The estimation of (co)variance components for multiple traits with maternal genetic effects was found to be influenced by population structure. Two traits in a closed breeding herd with random mating were simulated over nine generations. Population structures were simulated on the basis of different proportions of dams not having performance records (0, 0.1, 0.5, 0.8 and 0.9): three genetic correlations (−0.5, 0.0 and +0.5) between direct and maternal effects and three genetic correlations (0, 0.3 and 0.8) between two traits. Three ratios of direct to maternal genetic variances, (1:3, 1:1, 3:1), were also considered. Variance components were estimated by restricted maximum likelihood. The proportion of dams without records had an effect on the SE of direct-maternal covariance estimates when the proportion was 0.8 or 0.9 and the true correlation between direct and maternal effects was negative. The ratio of direct to maternal genetic variances influenced the SE of the (co)variance estimates ...
The advent of the genomic era has necessitated the development of methods capable of analyzing large volumes of genomic data efficiently. Being able to reliably identify bottlenecks-extreme population size changes of short duration-not only is interesting in the context of speciation and extinction but also matters (as a null model) when inferring selection. Bottlenecks can be detected in polymorphism data via their distorting effect on the shape of the underlying genealogy. Here, we use the generating function of genealogies to derive the probability of mutational configurations in short sequence blocks under a simple bottleneck model. Given a large number of nonrecombining blocks, we can compute maximum-likelihood estimates of the time and strength of the bottleneck. Our method relies on a simple summary of the joint distribution of polymorphic sites. We extend the site frequency spectrum by counting mutations in frequency classes in short sequence blocks. Using linkage information over short ...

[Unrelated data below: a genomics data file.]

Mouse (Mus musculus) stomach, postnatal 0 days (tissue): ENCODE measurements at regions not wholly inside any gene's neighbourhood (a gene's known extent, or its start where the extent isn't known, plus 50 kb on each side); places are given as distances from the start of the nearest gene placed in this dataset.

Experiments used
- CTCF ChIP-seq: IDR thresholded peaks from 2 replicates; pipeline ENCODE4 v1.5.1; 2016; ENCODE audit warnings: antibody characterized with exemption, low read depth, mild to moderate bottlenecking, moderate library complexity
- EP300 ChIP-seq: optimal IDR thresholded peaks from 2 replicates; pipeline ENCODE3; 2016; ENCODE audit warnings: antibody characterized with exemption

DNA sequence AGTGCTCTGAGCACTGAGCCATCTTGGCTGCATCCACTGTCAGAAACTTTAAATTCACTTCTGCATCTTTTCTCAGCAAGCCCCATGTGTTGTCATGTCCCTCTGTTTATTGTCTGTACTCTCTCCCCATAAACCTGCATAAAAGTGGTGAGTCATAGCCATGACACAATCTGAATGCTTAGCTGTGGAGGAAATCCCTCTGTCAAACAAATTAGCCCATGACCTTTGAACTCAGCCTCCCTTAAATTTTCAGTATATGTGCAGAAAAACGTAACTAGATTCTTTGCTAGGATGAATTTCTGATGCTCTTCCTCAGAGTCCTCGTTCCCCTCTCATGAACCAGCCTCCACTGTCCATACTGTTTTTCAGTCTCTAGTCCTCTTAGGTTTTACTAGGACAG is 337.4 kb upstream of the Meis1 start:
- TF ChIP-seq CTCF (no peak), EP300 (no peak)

Vector biology, population genetics. My overall research interest is in the population genetics of insect vectors of human and animal diseases. I have developed a program that pursues knowledge that may be applied to the control of vectorborne diseases but at the same time addresses critical issues in basic evolutionary genetics. My work has transitioned from classical population genetics to a more contemporary population genomics approach. Whereas the earlier work was based on analyses using genic markers, such as microsatellite DNA and single nucleotide polymorphisms, our current work applies next generation sequencing to study individual insect genomes, allowing us to explore problems with far greater depth and to address questions that were intractable just a few years ago. In parallel with our increasing use of genomics I have established a program in bioinformatics which is essential for both the management and analysis of the large body of data we are generating using next generation ...
NeEstimator v2 is a completely revised and updated implementation of software that produces estimates of contemporary effective population size, using several different methods and a single input file. NeEstimator v2 includes three single-sample estimators (updated versions of the linkage disequilibrium and heterozygote-excess methods, and a new method based on molecular coancestry), as well as the two-sample (moment-based temporal) method. New features include the following: (i) an improved method for accounting for missing data; (ii) options for screening out rare alleles; (iii) confidence intervals for all methods; (iv) the ability to analyse data sets with large numbers of genetic markers (10000 or more); (v) options for batch processing large numbers of different data sets, which will facilitate cross-method comparisons using simulated data; and (vi) correction for temporal estimates when individuals sampled are not removed from the population (Plan I sampling). The user is given ...
View Notes - BILDSTUDY4 from BILD BILD 3 at UCSD. Lecture 5 Population Genetics part C Clicker Question: Negative frequency dependent selection maintains or increases variation within a population.